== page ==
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Nancy Fatland, Retires



Most people begin a career with one giant and sometimes unanswerable question: How long will I be here? For GROWMARK Tank and Truck Center’s (GTTC) Nancy Fatland, she never could have pictured this. “I never thought about it,” she said. “I just came to work with people I truly loved and cared about. I worked my hardest every day and tried to be a good example, person, and employee.” Fatland retired in September after 30 years of dedication at the GTTC in Yorkville, Illinois.

“I am the last one left!” she exclaimed, in a half-joking tone followed by her wonderful laugh that could bring any person within hearing distance to a smile. Fatland is the final original member of the GTTC team to retire.

She grew up on a farm that’s been in her family since the Civil War. Her brother now lives in the farm house, though she lives less than a half hour north of the family homestead. Fatland started her career working part time, balancing two other jobs. Now looking back, she couldn’t imagine doing anything else. “I can’t explain it,” she said. “I love the farm and I love being a mom, but working for GROWMARK gave me something special. My boss, my coworkers, they really made you feel like you could do anything, truly anything.”

She earned a full-time position in January of 1989. “It was a good opportunity,” she said. “My youngest was starting kindergarten and I needed a job to be able to provide my children with insurance and benefits. Dwayne Skiye was the one [who] gave me the chance, and I am forever grateful to him for the opportunity.”

Nancy Fatland retires


I just came to work with people I truly loved and cared about. I worked my hardest every day and tried to be a good example, person, and employee.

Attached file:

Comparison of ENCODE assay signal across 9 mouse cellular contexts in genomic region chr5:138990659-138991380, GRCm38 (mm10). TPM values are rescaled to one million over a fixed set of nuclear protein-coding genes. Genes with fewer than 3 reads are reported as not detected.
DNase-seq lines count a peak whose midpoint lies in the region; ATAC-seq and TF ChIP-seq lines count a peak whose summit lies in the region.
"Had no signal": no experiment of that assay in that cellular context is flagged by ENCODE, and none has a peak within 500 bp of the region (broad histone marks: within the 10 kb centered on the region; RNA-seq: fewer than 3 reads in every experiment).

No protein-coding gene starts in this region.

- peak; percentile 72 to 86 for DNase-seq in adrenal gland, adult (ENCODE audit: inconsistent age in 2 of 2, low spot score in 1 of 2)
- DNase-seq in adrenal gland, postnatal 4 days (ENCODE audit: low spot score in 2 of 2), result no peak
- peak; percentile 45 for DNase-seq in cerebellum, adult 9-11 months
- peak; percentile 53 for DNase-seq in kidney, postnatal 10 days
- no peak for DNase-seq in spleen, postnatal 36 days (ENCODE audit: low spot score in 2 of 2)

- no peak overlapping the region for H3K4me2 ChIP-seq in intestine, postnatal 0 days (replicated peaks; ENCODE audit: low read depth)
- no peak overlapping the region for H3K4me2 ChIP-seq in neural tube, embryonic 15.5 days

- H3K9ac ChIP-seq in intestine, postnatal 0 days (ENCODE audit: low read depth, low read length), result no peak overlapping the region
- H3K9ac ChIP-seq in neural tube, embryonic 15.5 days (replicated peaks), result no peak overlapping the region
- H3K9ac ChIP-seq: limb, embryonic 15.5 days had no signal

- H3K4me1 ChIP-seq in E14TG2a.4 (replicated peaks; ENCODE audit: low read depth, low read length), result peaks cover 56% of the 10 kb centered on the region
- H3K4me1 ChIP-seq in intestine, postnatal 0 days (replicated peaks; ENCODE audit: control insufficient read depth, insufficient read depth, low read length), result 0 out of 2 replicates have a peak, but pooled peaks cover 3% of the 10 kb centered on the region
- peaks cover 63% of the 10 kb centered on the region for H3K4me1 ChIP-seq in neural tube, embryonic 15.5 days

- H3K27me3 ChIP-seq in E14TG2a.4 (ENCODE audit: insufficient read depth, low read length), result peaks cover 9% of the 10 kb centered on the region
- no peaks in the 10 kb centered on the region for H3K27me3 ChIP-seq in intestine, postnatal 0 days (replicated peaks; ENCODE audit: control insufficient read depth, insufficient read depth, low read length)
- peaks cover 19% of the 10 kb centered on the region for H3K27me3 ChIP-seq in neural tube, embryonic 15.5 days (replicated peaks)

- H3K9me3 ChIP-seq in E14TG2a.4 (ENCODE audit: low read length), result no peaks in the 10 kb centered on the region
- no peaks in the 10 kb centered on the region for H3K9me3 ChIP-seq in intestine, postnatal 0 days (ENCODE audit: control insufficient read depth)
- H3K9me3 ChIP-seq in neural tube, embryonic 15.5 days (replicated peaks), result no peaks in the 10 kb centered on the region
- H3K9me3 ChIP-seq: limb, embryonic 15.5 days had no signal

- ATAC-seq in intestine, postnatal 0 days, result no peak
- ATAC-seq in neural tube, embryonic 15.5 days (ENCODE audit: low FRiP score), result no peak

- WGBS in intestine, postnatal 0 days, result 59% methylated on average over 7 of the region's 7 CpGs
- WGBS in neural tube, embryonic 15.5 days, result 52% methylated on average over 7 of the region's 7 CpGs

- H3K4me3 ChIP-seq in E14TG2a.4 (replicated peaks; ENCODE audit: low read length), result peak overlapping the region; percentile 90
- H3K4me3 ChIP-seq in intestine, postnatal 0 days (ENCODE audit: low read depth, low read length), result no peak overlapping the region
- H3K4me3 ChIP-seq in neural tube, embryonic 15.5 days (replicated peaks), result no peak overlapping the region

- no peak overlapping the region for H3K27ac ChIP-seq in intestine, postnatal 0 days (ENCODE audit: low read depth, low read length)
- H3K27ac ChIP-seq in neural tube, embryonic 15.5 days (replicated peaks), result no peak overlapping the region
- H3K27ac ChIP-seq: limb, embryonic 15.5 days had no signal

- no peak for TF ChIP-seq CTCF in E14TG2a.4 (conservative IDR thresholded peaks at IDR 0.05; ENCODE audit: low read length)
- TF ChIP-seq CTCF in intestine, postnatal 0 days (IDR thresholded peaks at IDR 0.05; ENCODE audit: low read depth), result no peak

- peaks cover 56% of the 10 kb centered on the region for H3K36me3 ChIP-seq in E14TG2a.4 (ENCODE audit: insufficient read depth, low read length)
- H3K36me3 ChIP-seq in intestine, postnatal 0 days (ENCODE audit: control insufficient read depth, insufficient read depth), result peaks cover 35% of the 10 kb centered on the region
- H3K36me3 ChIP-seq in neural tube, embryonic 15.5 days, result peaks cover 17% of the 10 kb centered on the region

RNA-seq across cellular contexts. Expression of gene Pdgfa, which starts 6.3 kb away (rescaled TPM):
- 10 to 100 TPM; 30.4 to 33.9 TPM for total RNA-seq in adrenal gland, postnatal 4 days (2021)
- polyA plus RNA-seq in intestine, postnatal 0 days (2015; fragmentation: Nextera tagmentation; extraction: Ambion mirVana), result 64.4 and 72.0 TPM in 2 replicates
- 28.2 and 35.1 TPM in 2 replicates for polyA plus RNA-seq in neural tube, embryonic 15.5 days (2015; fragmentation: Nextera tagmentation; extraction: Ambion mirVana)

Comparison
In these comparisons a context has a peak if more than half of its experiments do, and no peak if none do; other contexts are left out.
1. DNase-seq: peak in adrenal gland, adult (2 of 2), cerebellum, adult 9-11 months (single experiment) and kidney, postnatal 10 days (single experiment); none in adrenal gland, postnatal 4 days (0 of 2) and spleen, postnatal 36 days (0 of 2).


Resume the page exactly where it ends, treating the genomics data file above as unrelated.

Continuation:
Fatland recalled many former co-workers, and the impact they had on her career and life as she occasionally released the smallest of smiles that let you know she was briefly revisiting a fond memory made over the past 30 years. “The people I worked with gave me a sense of worth - that I could do this,” she said.

She began her career as a receptionist. From there, she transitioned into safety, doing small-scale ordering, and sending and receiving parts. She eventually took over ordering of all parts, managed the inventory, and even worked quotes for the mechanics. The laundry list of roles makes you think there was nothing she hadn’t accomplished during her career with the company. “I haven’t been a mechanic,” she said laughing.

As she reflected on her time, there isn’t one thing that she would have changed. “I was one of the first women in roles like these within my industry, and some vendors wouldn’t even address me because I was a girl, and girls just didn’t have jobs like these,” she recalled. “There was one vendor in particular who time-after-time would never address me or deal with me. My boss was the best! He would say if you won’t talk to Nancy, then you won’t get any business. That’s her job for a reason.” As soon as the words left her mouth she beamed, still feeling the support from her former co-workers to this day. “He (the vendor) finally came around,” she added.

Times changed. Or maybe, Nancy helped change the times.

“It’s funny because some years later a man called asking specifically for me,” she said. “He wanted to talk to Nancy, ‘the queen of parts,’ the only person who would know how to get all the parts he needed.” Nancy used those moments to better her experience, strength, and outlook at her job for the rest of her career and personal life. But that was just one moment in a career of triumphs. “I am really good with numbers. I can memorize number chains extremely well, and it’s a good thing around here.” Nancy walked back to her office where she recalled starting with four inventory items, and how there are now over 10,000. Strength in numbers carries a completely different meaning to her.

“This job made me proud because I was able to show my children that you can really do anything you wanted, even if they had the odds stacked against them,” she said. “They could do anything they wanted if they worked hard for it.” Walking around the facility, her love for GROWMARK was evident. She stopped and looked at one of the trucks stating with pride, “this is one of ours.” Then after a short pause, in a calm voice, “queen of parts doesn’t sound too bad, huh?”